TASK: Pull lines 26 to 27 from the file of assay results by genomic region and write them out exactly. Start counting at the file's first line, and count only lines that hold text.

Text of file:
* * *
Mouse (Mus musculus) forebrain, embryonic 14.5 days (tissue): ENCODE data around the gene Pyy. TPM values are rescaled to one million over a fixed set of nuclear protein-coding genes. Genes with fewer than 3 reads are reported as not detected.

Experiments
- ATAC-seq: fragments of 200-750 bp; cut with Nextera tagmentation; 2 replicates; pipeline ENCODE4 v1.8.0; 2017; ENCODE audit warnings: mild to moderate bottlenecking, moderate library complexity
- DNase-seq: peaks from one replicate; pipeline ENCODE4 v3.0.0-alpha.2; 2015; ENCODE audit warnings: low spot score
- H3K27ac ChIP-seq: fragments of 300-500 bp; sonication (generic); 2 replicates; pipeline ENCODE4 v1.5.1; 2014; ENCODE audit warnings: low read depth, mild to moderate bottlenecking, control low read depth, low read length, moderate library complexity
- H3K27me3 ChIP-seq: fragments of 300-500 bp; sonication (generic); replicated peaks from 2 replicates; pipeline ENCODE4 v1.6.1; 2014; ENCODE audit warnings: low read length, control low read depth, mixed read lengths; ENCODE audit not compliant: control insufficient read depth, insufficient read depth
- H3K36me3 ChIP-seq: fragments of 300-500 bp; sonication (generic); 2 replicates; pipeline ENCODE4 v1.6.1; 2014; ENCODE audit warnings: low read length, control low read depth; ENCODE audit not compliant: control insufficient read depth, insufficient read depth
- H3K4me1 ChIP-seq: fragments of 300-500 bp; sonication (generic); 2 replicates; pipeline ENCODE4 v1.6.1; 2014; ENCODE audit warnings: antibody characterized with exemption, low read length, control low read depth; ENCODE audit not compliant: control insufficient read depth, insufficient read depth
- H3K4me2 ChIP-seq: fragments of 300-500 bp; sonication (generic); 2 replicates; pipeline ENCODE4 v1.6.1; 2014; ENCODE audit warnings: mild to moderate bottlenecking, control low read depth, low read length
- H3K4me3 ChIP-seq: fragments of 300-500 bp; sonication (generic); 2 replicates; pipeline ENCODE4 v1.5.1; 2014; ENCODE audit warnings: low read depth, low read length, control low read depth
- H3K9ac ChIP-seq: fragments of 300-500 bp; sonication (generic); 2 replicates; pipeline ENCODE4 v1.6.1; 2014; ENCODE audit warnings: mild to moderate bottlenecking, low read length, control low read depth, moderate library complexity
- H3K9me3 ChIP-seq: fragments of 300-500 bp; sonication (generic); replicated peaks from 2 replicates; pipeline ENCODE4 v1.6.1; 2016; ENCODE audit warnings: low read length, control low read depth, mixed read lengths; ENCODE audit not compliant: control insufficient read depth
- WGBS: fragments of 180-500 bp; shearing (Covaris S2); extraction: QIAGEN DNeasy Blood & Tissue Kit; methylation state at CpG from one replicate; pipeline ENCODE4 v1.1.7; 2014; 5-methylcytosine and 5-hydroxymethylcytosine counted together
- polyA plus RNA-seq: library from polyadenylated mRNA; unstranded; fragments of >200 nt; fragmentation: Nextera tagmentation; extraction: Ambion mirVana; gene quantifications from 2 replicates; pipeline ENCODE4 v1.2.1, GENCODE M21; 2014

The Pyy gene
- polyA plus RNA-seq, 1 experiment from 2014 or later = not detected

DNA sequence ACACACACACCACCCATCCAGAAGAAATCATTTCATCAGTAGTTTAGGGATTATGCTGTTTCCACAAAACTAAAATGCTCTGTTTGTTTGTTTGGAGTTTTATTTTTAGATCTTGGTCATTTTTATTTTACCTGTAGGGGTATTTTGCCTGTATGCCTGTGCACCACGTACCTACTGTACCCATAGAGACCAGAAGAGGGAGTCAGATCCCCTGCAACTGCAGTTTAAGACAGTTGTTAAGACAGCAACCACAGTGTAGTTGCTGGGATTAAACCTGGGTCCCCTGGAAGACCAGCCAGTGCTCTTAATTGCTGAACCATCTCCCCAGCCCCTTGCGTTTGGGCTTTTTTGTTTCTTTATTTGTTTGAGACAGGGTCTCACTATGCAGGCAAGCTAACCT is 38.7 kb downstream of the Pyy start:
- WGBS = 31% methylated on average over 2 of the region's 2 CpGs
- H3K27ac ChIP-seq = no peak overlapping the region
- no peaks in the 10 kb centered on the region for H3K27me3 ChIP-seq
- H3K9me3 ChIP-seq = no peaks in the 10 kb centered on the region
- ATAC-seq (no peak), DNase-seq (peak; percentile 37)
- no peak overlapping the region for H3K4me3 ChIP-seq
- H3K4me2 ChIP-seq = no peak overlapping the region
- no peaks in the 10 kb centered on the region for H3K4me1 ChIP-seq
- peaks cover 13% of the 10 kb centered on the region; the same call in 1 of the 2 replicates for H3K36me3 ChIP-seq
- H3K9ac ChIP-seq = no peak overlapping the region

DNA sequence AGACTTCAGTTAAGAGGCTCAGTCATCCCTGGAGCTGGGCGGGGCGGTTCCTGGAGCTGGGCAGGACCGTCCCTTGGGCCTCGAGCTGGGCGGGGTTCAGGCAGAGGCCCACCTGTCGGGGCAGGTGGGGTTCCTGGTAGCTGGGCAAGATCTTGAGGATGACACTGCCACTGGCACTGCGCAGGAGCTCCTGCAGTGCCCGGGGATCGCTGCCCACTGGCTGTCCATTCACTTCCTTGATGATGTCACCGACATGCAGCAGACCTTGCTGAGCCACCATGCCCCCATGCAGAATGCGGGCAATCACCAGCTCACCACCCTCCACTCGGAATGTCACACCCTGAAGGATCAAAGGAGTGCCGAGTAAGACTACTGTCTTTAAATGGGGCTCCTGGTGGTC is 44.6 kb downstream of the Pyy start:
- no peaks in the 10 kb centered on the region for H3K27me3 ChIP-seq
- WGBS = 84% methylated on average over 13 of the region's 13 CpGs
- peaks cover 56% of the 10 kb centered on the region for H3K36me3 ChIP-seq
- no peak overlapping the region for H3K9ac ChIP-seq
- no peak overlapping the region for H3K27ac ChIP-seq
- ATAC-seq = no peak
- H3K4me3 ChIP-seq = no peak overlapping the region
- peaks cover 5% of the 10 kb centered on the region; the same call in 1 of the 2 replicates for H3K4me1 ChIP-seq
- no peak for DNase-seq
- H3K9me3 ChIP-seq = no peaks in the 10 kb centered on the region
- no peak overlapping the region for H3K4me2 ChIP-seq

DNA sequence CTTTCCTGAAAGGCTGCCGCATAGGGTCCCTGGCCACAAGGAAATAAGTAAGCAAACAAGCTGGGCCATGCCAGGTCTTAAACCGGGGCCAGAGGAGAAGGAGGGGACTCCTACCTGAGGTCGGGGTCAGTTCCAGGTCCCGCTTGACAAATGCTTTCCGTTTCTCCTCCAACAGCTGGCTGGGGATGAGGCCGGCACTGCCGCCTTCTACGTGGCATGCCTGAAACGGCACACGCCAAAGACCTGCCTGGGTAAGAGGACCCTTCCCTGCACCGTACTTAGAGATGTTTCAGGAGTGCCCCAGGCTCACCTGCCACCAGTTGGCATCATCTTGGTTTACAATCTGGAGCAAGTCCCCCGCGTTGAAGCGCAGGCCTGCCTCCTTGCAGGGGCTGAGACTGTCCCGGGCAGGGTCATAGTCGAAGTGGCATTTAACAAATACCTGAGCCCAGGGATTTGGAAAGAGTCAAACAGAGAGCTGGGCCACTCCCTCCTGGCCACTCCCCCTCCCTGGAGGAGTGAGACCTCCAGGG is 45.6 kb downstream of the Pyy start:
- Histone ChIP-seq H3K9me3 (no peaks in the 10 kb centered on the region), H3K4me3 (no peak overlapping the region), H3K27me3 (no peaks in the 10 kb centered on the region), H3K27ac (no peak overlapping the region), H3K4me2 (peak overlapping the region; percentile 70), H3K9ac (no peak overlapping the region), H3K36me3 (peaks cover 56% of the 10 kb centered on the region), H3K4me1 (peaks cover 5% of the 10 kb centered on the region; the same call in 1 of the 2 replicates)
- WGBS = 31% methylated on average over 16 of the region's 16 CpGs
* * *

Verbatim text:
- peaks cover 13% of the 10 kb centered on the region; the same call in 1 of the 2 replicates for H3K36me3 ChIP-seq
- H3K9ac ChIP-seq = no peak overlapping the region